Class Central is learner-supported. When you buy through links on our site, we may earn an affiliate commission.


Logical and Critical Thinking

University Of Auckland via FutureLearn

This course may be unavailable.


We are constantly being given reasons to do and believe things: to believe that we should buy a product, support a cause, accept a job, judge someone innocent or guilty, that fairness requires us to do some household chore, and so on. Assessing the reasons we are given to do or believe these things calls upon us to think critically and logically.

Improve your logical and critical thinking skills

Even though we’re called upon to use our critical and logical thinking skills all the time, most of us are not that good at it. This free online course aims to help you develop and improve these skills.

You’ll learn how to:

  • identify and avoid common thinking mistakes that lead to the formation of bad beliefs;
  • recognise, reconstruct and evaluate arguments;
  • use basic logical tools to analyse arguments;
  • and apply those tools in areas including science, moral theories and law.

Associate Professor Tim Dare and Dr Patrick Girard from the University of Auckland take us on an informative and engaging eight week journey through the worlds of logical and critical thinking helping us to avoid these common obstacles and fallacies and improve our logical and critical thinking skills.

Throughout the course, Tim and Patrick provide videos, articles, and assignments to lead us through the thickets of logical and critical thinking.

We will spend the first half of the course exploring key concepts in logical and critical thinking. In the second half of the course, we will apply those concepts in familiar areas, to help you develop practical and useful logical and critical thinking skills.

We begin, in the first week, with an introduction to logical and critical thinking and common obstacles and fallacies.

In week two Patrick introduces arguments. We learn to identify premises and conclusions – components of a good argument – and by the end of this week we’ll be able to construct an argument in standard form.

In week three we will learn how to distinguish between deductive and non-deductive arguments and about validity, invalidity, strength and weakness.

In week four we examine good and bad arguments in more detail, learning how to tell when an argument is sound or cogent, and how to evaluate an argument.

Weeks five to seven examine three familiar areas – science, law, and morality – that call upon our logical and critical thinking skills in ways appropriate to the particular demands of those areas.

Finally in week eight we will apply the lessons of the course to an argument “in the wild”, seeing how the skills we have developed over our eight-week journey can be used in our own lives.

By the end of the course, you will have acquired the basic skills to assess arguments logically and critically, and so to be in a better situation to own the reasons for your beliefs.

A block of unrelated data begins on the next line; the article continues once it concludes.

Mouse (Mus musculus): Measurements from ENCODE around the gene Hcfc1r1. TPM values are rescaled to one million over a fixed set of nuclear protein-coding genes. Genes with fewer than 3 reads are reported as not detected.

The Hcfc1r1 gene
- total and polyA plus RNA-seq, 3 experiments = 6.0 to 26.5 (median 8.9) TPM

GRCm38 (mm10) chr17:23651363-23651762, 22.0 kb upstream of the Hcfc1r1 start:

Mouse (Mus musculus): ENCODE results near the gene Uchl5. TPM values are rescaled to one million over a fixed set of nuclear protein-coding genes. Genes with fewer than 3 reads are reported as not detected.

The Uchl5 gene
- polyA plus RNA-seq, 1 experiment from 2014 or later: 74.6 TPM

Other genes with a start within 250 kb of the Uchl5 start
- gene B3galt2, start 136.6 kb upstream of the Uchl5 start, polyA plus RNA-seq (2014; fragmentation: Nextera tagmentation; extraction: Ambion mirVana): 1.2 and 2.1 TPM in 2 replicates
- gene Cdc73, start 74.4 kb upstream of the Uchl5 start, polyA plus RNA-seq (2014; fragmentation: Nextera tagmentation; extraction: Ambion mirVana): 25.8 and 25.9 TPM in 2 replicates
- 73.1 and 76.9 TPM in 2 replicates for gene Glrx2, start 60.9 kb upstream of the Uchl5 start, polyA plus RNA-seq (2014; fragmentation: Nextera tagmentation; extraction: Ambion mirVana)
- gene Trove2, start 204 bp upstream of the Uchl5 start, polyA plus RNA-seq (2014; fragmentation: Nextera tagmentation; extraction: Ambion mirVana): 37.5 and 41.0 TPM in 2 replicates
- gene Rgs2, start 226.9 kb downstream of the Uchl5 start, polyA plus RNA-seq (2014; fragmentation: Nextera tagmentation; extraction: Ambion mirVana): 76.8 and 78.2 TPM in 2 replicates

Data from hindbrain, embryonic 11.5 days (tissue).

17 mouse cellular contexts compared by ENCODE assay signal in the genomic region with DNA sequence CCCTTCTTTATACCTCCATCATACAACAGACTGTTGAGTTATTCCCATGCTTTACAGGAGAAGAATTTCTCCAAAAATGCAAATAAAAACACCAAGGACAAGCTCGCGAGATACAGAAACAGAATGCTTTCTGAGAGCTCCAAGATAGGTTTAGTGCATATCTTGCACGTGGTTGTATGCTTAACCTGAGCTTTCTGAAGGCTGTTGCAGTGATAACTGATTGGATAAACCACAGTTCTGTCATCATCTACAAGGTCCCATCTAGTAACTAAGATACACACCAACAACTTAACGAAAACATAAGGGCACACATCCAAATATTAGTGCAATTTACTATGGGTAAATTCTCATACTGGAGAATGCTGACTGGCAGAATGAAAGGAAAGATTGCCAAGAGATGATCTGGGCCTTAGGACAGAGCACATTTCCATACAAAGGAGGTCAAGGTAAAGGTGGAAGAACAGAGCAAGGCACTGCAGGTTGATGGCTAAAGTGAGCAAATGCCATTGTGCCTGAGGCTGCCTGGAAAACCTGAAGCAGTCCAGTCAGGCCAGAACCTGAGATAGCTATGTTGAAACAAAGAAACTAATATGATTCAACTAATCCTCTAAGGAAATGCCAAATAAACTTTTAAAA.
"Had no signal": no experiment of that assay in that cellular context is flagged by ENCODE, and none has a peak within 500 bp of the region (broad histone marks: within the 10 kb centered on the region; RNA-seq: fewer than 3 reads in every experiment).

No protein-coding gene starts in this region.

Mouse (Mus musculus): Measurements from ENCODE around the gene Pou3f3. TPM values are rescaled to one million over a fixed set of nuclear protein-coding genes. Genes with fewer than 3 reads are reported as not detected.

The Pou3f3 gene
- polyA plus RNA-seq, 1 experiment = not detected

You can find out more in Patrick’s post for the FutureLearn blog: “What can the New Zealand flag teach us about logical and critical thinking?”

This course is open to anyone with an interest in improving their logical and critical thinking skills. No previous knowledge or experience is required.

Taught by

Patrick Girard and Tim Dare


4.7 rating, based on 14 Class Central reviews

Start your review of Logical and Critical Thinking

  • Pilar Reyes
    One of the best courses on critical thinking I've ever taken because of the structure of the contents and the teachers. Contents are delivered in an interesting way with examples taken from recent and past events. Quizzes are demanding (most of them) without being overwhelming. One of the things I liked about these quizzes is that clear explanations were given, so students had the opportunity to know why their answers were right or wrong. Also, readings helped a lot in the understanding of the topics. Regarding the teachers, they were very engaging and funny.
  • Profile image for William Jr Powei Peruan
    William Jr Powei Peruan
    Assessment of how the issues, situations or any aspect of the topic at hand. Therefore as for this reason as critical thinking, the analysing is a significant pillar to that topic for making critical thinking more accurate and not assumption nor spe…
  • Justyna Redestowicz
    The course is an easy explanation of techniques we use to understand better the arguments we use and conclusions that we draw. In this course you will learn about common fallacies and best ways to asses the argument.
    Educators were really good and the quizzes were easy and followed by explanation from the tutor.

    In my opinion it was too easy and because of that I don't feel I learnt much. On the other hand, I had some knowledge about the fallacies before. It is good course if you need some basics in the field of critical thinking.
  • Great introduction to logic with some practical applications. Very engaging educators, good structure, various ways of presenting learning materials. Highly recommended.
  • After taking this course, you will know how to evaluate an argument correctly. Also, it don't have many unnecessary mathematical deduction in some other books.
    It also points out some points we should be aware of in certain situation (Science, Law and Moral).
    Not too difficult and not too easy.
    I urge everyone excising your logical thinking skills in your arguments!
    And welcome everyone to see my Spark summary below:
  • Profile image for Roberto Fray Da Silva
    Roberto Fray Da Silva
  • Profile image for Lilith Khumarian
    Lilith Khumarian
  • Ume Rubab
  • Liva
  • Kurtis Farthing

Never Stop Learning.

Get personalized course recommendations, track subjects and courses with reminders, and more.

Someone learning on their laptop while sitting on the floor.